Thus spake Scott Barman:
> > brightest raw of sunshine I've seen for a while is Sun's success
> > positioning Java as a bitchin' cool thing and that SECURITY is
> > part of the bitchin' coolness of it. The fact that they accomplished
> > a market sell on that fact is good news; it means that people are
> > learning to ask for systems that are more than spit and glue and
> > duct tape.
> Sure... Sun did that AFTER its potential security problems were beaten
> up here and on other mailing lists and newsgroups. Yes, I know they put
> out their white paper on their security position. But Sun did not start
> to advertise it with its security "feature" until AFTER the onslaught
> from the union. Again, they were reactive rather than proactive.
As long as I've been involved with Java (since March, I guess),
security has been a big part of the package. When Netscape got a hold
of it, the focus shifted, but they're Netscape... that's the way they
Your paragraph confuses me... the security of Java was well publicized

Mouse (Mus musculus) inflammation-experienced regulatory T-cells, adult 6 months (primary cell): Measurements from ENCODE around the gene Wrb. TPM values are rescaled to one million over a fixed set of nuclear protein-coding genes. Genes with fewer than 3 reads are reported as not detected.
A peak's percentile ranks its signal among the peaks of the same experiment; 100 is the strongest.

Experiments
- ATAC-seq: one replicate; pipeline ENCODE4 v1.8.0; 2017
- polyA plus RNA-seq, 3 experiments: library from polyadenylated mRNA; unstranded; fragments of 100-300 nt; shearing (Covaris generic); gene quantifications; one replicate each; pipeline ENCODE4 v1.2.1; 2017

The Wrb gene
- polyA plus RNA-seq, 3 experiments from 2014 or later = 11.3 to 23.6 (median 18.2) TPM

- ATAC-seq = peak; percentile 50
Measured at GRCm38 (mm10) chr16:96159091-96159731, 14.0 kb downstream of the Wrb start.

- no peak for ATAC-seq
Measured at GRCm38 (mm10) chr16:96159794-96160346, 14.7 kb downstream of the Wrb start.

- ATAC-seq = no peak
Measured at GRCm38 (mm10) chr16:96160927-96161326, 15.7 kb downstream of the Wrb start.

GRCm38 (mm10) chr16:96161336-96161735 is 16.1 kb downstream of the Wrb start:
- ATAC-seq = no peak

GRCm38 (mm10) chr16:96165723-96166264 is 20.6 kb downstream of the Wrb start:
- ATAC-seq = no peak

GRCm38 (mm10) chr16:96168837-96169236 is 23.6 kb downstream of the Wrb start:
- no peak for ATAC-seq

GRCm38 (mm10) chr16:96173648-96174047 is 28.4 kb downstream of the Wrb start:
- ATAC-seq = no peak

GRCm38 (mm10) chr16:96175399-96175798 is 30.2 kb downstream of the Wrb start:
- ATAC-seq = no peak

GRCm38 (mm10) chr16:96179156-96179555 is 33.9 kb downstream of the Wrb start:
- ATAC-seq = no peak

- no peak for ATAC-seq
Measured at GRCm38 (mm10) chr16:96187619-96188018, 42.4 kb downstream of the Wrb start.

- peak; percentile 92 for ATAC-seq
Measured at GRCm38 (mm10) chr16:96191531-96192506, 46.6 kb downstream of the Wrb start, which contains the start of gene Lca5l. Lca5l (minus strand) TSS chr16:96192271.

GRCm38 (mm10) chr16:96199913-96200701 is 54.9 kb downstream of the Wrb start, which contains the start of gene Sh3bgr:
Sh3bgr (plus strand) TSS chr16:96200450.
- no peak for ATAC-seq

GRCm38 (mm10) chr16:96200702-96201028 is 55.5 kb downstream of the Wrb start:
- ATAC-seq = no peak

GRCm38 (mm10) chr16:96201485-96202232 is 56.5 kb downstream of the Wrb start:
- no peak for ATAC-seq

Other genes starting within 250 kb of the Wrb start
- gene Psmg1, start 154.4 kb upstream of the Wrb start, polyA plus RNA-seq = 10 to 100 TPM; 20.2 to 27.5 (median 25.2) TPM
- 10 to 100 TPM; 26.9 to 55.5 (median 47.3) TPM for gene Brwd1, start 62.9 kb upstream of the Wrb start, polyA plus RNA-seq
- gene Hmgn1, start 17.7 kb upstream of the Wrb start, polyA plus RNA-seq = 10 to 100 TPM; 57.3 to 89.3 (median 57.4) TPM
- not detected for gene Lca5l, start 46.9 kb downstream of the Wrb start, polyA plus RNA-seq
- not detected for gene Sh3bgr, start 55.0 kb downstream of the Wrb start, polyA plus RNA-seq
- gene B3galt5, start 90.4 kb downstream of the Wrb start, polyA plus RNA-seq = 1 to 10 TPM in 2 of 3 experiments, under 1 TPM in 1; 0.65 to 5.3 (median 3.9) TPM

_long_ before it got taken to task on the lists and groups. The flaws
that were found by the Princeton folks were fixed in a later release,
obviously, but the _design_ aspect was always there. And it's really
nice to see a vendor designing for security rather than just
implementing for it, isn't it?
> To my knowledge only DEC and IBM have proactive groups (among Unix
> vendors) solely concerned with security. Yes, I know DEC was first
> (SEAL), but IBM has always been proactive with computing security (on
> their mainframes) and now has extended that to their Unix offerings.
I thought Sun had a similar group... (And their "Trusted Solaris"
product has to mean _something_.)
#> Mike Shaver (shaver @
com) Ingenia Communications Corporation <#
#> Ignore the man behind the curtain. <#
#> "And then I realized that it never should have worked in the first <#
#> place. Thus, it would not work again until rewritten." --- Anon. <#